I thought I’d give folks something a little different today – the new Annuarium Pontificium was presented in Rome, giving the status of the Church today in (official) numbers. We now number over 1.1 billion baptized members on the planet. There are another 1.1 billion Christians: Protestant, Orthodox and Oriental Orthodox.
The other worshipers of the God of Abraham are 1.6 billion Muslims of various sects, with Sunni being the majority, and 14 million Jews. But an astounding 1.1 billion people have NO religious affiliation whatsoever. However, this does not mean that they are all atheist – a surprisingly large number of such folks believe in God or a spiritual “force” or “power” but don’t affiliate with any of the Abrahamic religions. But can you guess which nation is expected to have the largest Christian population in 10 years? Go ahead, guess.
It will definitely be a surprise, but then the Holy Spirit is into surprises – like a virgin conceiving God’s Son and Jewish fishermen launching a world religion.
The biggest Christian nation in 2025 is predicted to be …. well, look at Catholic statistics first, then I’ll drop the bomb.
Presentation of the Annuarium Pontificium
Vatican City, 16 April 2015 (VIS) – The Annuarium Pontificium 2015 and the Annuarium Statisticum Ecclesiae 2013 have been issued this morning. The former reveals some new aspects of the life of the Church that have emerged between February 2014 and February 2015, and the latter illustrates the changes that took place in 2013.
The statistics referring to the year 2013, show the dynamics of the Catholic Church in the world’s 2,989 ecclesiastical circumscriptions.
Since 2005, the number of Catholics worldwide has increased from 1,115 million to 1,254 million, an increase of 139 million faithful. During the last two years, the presence of baptised Catholics in the world has increased from 17.3% to 17.7%.
There has been a 34% increase in Catholics in Africa, which has experienced a population increase of 1.9% between 2005 and 2013. The increase of Catholics in Asia (3.2% in 2013, compared to 2.9% in 2005) has been higher than that of population growth in Asia. In the Americas Catholics continue to represent 63% of a growing population. In Europe, where the population is stagnant, there has been a slight increase in the number of baptized faithful in recent years. The percentage of baptized Catholics in Oceania remains stable although in a declining population.
From 2012 to 2013 the number of bishops has increased by 40 from 5,133 to 5,173. In North America and Oceania there has been a reduction of 6 and 5 bishops respectively, in contrast to an increase of 23 in the rest of the American continent, 5 in Africa, 14 in Asia and 9 in Europe.
The number of priests, diocesan and religious, increased from 414,313 in 2012 to 415,348 in 2013.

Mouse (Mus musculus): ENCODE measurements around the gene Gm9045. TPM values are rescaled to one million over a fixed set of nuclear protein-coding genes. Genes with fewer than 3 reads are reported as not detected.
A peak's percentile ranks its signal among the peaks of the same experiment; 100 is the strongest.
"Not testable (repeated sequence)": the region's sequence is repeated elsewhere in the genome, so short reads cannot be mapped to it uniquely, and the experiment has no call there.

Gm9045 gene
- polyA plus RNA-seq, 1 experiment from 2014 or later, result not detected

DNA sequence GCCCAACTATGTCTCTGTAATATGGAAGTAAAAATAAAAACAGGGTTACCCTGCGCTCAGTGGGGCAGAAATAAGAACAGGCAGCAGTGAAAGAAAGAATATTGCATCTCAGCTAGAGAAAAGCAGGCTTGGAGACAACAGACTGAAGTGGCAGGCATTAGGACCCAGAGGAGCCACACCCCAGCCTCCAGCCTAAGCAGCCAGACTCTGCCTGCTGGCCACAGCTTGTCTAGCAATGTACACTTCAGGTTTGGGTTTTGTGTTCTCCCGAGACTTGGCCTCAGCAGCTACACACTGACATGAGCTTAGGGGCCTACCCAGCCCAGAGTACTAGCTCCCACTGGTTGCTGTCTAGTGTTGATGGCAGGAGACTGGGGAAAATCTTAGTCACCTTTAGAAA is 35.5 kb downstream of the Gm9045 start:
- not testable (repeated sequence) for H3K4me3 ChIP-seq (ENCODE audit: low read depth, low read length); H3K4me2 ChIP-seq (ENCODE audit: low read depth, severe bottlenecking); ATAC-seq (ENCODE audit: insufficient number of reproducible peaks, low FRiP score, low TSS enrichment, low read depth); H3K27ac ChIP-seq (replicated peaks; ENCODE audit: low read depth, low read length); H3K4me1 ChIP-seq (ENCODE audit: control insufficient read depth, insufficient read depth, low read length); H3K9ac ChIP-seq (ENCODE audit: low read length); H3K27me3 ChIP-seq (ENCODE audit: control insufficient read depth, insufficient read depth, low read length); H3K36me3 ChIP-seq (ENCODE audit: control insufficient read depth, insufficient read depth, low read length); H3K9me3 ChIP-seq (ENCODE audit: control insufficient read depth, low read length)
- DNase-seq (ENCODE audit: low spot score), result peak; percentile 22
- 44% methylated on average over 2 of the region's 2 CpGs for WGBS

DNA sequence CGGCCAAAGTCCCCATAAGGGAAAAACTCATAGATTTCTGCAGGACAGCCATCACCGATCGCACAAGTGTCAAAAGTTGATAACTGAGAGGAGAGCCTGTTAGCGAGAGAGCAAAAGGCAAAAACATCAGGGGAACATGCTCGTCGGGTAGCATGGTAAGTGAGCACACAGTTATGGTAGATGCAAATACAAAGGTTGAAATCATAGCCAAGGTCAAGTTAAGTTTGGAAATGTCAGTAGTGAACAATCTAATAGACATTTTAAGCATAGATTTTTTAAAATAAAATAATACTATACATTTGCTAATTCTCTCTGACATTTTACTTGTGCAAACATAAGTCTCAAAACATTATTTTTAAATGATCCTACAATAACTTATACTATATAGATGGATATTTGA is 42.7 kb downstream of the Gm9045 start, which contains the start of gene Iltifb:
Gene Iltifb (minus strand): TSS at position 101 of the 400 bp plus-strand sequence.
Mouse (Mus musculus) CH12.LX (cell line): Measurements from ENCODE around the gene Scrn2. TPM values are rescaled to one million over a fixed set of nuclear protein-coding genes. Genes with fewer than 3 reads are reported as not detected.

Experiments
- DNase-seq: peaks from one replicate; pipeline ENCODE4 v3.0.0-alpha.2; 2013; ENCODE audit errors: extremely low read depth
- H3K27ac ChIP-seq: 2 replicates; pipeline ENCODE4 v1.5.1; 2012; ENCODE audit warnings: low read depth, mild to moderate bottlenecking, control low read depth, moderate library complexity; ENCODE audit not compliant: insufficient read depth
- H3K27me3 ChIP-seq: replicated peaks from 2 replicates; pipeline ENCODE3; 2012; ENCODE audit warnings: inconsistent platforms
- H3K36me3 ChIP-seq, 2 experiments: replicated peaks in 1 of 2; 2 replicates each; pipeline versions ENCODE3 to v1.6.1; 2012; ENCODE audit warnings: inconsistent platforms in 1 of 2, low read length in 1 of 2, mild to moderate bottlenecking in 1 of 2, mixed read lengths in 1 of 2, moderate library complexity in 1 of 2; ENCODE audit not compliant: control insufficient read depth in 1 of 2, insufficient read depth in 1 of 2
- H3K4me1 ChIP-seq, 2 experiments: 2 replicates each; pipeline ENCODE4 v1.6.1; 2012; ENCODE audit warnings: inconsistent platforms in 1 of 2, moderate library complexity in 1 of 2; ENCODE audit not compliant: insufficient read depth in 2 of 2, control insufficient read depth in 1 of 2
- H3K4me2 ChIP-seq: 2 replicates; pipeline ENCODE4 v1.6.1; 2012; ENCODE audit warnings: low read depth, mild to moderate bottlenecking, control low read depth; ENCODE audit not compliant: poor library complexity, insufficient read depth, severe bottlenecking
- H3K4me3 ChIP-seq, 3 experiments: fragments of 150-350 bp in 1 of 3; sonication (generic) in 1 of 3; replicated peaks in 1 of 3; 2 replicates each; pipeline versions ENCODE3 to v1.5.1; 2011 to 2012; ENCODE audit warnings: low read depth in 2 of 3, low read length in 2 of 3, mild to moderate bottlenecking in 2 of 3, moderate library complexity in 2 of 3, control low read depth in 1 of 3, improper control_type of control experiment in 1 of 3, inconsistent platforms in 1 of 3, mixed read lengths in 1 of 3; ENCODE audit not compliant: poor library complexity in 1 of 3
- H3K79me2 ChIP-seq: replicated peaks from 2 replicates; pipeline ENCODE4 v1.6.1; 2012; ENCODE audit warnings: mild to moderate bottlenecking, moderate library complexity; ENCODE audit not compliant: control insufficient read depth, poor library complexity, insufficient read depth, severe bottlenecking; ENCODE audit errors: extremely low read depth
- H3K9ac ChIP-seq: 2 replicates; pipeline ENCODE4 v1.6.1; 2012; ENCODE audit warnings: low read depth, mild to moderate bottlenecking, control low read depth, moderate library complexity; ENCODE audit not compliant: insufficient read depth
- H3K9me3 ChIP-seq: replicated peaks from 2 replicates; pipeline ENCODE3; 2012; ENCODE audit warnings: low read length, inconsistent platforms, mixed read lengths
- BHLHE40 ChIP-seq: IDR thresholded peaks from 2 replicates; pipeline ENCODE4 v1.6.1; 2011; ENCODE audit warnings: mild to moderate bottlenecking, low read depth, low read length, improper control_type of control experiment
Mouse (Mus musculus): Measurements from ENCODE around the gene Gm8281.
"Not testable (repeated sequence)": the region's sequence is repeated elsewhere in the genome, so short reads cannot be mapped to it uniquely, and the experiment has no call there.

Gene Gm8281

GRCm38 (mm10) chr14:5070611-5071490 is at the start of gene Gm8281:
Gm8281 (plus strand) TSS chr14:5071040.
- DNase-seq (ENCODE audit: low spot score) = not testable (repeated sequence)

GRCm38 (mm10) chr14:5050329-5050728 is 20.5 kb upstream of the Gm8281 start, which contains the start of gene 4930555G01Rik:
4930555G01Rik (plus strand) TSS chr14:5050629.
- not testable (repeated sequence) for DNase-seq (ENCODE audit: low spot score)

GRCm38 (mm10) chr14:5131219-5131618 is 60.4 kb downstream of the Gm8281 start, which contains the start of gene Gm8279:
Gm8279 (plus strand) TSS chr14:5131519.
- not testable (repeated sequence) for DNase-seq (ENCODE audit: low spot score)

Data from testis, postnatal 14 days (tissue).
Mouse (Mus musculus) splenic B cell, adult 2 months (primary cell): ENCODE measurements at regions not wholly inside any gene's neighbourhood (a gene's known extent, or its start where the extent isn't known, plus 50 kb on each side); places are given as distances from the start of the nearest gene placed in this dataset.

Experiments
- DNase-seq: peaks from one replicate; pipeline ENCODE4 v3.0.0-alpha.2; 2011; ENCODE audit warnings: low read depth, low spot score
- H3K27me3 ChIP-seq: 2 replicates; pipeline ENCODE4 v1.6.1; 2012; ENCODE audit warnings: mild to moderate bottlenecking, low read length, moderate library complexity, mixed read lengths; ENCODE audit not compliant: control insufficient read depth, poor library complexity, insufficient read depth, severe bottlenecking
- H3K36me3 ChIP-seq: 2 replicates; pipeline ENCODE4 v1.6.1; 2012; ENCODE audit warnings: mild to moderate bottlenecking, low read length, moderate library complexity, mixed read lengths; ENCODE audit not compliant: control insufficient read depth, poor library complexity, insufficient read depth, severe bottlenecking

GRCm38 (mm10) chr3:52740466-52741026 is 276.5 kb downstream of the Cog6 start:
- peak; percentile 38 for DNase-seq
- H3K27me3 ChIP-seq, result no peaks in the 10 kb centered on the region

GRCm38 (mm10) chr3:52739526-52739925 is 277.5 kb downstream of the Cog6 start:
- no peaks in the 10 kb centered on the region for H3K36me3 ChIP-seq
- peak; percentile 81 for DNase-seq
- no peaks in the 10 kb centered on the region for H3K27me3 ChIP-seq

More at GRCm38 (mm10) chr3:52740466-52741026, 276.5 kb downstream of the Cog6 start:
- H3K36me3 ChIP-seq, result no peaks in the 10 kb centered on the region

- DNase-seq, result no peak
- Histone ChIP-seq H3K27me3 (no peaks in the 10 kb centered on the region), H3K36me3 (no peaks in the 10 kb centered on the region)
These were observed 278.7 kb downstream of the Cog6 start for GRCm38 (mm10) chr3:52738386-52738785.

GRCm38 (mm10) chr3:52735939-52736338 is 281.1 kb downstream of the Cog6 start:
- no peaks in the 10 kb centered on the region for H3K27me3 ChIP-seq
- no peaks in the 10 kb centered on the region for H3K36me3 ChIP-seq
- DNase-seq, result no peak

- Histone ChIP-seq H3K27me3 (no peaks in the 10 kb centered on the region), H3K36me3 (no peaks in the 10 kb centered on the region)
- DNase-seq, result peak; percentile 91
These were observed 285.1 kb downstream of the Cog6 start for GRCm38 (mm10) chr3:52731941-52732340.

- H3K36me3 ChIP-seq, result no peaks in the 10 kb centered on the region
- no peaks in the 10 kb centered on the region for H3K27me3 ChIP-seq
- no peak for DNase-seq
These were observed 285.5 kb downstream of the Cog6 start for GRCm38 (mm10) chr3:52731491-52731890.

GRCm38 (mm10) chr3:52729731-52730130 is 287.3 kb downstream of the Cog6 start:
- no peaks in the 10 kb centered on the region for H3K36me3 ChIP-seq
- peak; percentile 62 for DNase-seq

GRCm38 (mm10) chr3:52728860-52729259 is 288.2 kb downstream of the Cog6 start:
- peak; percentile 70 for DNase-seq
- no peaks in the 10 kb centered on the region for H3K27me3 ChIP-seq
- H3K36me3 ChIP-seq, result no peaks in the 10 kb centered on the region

Candidates to the priesthood – diocesan and religious – dropped from 120,616 in 2011 to 118,251 in 2013 (-2%). An increase of 1.5% is recorded in Africa, compared to a decrease of 0.5% in Asia, 3.6% in Europe and 5.2% in North America.
The number of permanent deacons continues to grow well, passing from 33,391 in 2005 to 43,000 in 2013. They are present in North America and Europe in particular (96.7%), with the remaining 2.4% distributed between Africa, Asia and Oceania.
The number of professed religious other than priests has grown by 1%, from 54,708 in 2005 to 55,000 in 2013. They have increased in number in Africa by 6% and Asia by 30%, and decreased in America (2,8%), Europe (10.9%) and Oceania (2%). The significant reduction in women religious is affirmed: currently 693,575 compared to 760,529 in 2005: -18.3% in Europe, -17.1 % in Oceania, and -15.5 in America. However, an increase of 18% in Africa and 10% in Asia is recorded.
And now for the biggest concentration of Christians in one nation in 10 years:
The People’s Republic of China.
Fenggang Yang of Purdue University estimates that China’s Protestant and Catholic population now stands at about 67 million, but is expected to double to 130 million in 2025 and and 247 million by 2030, while our American Christian population is going into decline. Things can change quickly in China: there has been an aggressive campaign against crosses in the city of Wenzhou and all of Zhejiang province. Claiming the need to eliminate “illegal structures”, nearly 400 churches were attacked in the span of a year, with many losing their crosses and others being totally demolished. Beijing seems to have stopped that particular campaign, which has backfired since Christians did not back down and public feeling swung to their side as destruction continued. But even with such vagaries, Yang feels that the upward trend is going to continue, and Chinese Christians will continue to gain converts in a society where people are seriously searching for meaning in their lives.
Destruction of the enormous Sanjiang Church, Wenzhou, one year ago
After the Cultural Revolution, outsiders expected that Chinese Christianity had been obliterated due to the ten year frenzy of persecution. Instead, both Catholics and Protestants emerged, carefully and slowly but more and more. Unregistered Protestant and Catholic churches continue to exist, and registered churches continue to report converts. As Christianity is being stepped on by Western secularists, how ironic that Chinese Communists are seeing such an explosive growth!
Easter Sunday Mass in Beijing